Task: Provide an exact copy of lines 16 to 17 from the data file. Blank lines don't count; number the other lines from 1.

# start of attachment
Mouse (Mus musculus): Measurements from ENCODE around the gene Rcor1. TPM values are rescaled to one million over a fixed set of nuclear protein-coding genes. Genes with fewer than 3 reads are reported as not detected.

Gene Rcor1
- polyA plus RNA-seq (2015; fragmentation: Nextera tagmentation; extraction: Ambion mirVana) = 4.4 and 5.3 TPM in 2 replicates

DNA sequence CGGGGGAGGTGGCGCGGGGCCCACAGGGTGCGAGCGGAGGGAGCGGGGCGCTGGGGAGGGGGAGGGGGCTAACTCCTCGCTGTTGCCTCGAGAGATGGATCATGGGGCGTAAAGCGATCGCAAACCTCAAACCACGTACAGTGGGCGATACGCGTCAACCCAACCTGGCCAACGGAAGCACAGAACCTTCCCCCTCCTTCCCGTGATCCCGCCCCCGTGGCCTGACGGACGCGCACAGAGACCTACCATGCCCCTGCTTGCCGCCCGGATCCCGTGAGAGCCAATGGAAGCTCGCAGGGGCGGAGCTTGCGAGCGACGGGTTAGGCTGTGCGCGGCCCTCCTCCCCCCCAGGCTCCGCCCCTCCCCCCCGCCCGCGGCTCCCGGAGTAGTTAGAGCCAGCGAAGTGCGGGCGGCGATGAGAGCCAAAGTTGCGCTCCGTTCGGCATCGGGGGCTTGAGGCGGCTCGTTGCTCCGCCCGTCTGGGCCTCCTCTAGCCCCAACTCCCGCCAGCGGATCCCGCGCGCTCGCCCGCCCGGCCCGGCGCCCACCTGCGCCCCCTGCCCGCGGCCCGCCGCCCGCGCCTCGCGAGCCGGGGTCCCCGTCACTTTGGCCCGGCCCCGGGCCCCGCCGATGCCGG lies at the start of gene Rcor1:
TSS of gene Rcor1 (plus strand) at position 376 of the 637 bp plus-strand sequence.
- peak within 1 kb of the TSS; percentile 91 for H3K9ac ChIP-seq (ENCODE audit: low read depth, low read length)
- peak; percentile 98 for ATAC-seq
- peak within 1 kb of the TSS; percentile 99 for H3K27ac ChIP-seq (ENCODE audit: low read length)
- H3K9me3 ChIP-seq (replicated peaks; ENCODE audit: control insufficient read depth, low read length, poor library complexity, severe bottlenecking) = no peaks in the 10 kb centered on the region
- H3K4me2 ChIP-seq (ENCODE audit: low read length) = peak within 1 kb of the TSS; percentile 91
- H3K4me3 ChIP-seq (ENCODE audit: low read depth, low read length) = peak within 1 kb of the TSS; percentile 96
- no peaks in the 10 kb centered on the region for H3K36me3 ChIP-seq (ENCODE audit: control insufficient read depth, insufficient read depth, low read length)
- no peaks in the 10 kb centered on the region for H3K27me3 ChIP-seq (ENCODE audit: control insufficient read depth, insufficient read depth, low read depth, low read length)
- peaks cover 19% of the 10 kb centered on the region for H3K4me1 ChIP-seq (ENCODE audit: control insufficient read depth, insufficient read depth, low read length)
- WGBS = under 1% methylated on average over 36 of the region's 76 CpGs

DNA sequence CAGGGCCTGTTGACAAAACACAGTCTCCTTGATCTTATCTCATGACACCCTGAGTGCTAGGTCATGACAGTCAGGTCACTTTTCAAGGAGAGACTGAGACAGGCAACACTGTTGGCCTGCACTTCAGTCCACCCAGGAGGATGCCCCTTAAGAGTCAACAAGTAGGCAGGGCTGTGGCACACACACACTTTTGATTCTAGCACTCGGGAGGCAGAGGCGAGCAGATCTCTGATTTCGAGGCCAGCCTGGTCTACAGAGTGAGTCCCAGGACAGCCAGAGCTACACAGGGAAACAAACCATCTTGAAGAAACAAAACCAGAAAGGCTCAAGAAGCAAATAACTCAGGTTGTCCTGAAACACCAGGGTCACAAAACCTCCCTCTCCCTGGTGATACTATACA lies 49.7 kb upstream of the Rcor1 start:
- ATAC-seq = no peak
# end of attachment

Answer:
DNA sequence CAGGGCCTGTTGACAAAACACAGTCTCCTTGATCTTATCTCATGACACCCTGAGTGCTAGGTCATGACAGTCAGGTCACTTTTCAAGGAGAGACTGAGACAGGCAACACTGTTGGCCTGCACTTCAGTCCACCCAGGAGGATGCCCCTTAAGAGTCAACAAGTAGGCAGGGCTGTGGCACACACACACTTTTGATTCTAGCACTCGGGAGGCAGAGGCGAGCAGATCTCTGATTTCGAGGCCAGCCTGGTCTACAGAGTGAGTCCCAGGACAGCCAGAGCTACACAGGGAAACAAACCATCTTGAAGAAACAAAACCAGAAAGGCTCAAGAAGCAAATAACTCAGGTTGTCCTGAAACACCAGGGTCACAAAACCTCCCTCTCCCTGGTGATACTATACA lies 49.7 kb upstream of the Rcor1 start:
- ATAC-seq = no peak